Naomi Campbell, Linda Evangelista, Tatjana Patitz, Christy Turlington & Cindy Crawford, New York, 1990.

© Peter Lindbergh (Courtesy of Peter Lindbergh, Paris / Gagosian Gallery)

Stretching back to at least the 1500s, everyone from Rembrandt to Warhol to you, the Instagrammer, has engaged in a likeminded artistic practice: the making of their own stylized selfies. It's a tradition that's clearly stood the test of time in the art world, too—indeed, it's at the center of many contemporary photographers' practices, like the very prominent selfie-maker Cindy Sherman.

The German photographer Peter Lindbergh, though, feels differently about selfies. A fashion legend since the '90s for his black-and-white images of everyone from a baby-faced John Galliano to megawatt groupings of supermodels like Kate Moss, Naomi Campbell, Christy Turlington, and Cindy Crawford, Lindbergh's always been comfortable with his camera, even in front of A-listers like Julianne Moore and Charlotte Rampling. As it turns out, however, there is one big-name subject that makes the photographer ill at ease: himself.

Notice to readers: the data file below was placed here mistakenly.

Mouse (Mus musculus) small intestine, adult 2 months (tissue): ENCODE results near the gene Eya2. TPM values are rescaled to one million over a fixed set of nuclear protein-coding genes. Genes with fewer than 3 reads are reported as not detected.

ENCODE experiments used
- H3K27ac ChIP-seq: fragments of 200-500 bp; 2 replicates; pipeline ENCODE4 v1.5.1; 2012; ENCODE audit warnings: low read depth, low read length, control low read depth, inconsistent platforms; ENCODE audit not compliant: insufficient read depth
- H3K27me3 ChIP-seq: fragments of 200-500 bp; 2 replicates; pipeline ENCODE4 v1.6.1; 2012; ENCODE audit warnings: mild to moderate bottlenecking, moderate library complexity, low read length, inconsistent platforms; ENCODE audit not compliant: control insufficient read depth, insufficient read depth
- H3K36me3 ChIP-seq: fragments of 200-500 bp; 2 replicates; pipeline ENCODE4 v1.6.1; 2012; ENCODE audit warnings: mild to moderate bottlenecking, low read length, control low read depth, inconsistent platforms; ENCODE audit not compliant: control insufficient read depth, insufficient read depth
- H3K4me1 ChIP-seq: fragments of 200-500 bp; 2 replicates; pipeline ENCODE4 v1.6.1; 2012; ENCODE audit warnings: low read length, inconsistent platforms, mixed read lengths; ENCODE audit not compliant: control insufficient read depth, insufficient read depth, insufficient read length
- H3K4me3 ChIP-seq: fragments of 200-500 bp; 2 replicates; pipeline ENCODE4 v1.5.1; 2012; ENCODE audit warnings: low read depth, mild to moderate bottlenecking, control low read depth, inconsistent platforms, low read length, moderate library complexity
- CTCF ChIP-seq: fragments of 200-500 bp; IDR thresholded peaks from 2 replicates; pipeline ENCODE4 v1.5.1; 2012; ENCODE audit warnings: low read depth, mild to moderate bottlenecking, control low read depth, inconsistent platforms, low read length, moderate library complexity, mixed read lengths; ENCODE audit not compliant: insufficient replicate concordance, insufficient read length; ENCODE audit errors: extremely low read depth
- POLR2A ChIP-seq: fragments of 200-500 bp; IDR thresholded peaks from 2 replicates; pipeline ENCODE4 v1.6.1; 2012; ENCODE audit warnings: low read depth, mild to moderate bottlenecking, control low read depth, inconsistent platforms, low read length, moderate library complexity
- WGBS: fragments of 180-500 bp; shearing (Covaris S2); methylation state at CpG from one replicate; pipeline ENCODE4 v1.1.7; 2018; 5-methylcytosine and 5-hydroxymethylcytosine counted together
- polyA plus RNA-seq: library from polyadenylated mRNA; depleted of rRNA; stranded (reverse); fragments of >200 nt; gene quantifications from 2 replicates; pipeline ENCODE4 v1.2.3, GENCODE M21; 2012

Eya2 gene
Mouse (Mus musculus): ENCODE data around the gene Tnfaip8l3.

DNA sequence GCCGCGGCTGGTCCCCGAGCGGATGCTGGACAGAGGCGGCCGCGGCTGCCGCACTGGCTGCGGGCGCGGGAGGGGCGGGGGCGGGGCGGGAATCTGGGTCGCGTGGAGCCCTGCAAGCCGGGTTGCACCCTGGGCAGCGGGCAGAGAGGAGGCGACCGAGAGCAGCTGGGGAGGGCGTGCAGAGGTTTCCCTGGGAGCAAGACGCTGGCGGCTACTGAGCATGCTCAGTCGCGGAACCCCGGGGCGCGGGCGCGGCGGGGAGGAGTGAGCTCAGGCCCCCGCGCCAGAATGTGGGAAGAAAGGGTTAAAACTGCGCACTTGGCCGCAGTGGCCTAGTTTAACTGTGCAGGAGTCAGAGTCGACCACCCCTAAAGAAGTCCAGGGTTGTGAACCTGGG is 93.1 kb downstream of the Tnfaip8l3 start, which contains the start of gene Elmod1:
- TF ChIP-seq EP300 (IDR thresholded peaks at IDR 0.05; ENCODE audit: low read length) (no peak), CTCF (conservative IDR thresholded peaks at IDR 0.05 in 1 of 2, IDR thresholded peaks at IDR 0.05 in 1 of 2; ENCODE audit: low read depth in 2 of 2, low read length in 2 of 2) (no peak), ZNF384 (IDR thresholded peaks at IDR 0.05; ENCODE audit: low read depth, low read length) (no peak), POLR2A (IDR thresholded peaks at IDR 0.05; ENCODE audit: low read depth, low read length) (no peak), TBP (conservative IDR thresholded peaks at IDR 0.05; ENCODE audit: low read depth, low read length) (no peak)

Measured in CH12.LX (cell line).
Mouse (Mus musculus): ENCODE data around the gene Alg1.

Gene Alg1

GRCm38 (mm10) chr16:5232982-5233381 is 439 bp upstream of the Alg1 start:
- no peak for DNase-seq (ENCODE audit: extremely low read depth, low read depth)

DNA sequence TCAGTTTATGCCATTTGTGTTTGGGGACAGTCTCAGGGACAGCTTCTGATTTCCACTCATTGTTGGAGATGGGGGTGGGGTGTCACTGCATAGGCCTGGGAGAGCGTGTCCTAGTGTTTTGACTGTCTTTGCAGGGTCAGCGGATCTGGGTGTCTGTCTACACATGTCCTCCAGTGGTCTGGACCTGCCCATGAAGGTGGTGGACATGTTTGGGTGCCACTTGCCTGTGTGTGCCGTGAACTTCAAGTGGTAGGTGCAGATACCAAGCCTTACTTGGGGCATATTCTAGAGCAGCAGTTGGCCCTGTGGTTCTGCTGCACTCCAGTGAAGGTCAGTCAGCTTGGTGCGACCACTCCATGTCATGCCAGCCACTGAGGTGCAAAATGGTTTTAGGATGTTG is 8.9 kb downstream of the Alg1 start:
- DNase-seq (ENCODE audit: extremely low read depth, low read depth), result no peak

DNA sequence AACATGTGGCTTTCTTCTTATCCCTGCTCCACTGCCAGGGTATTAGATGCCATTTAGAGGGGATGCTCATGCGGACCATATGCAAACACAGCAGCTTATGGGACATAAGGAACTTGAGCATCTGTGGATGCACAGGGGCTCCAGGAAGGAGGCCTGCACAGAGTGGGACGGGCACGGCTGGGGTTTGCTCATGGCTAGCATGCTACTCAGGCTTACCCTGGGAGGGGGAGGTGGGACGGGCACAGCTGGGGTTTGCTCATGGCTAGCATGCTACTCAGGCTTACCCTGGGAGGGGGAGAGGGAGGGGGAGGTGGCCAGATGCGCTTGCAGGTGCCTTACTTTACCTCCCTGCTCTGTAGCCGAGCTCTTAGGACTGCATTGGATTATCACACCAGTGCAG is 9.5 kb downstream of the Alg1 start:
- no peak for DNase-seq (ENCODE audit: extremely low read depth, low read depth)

“I think that selfies are actually pretty much the stupidest thing that there is at all," Lindbergh told the German magazine on Monopol on Tuesday, a few days before his latest massive exhibition opens at the Kunsthalle Munich.

Lindbergh didn't stop there: the photographer also declared that the fashion industry has "gone to the dogs" for the way its imagery, particularly of women, is digitally manipulated with tools like Photoshop.

“When someone has the courage to be themselves, that is beautiful,” Lindbergh continued. That's easy enough if you're Kate Moss; the rest of us, apparently, should simply keep our iPhone cameras forward-facing.

Related: 18 Artist Selfies that Get Under the Skin

Kate Moss on How Photographers “Always Ask” Her to Take Her Clothes Off: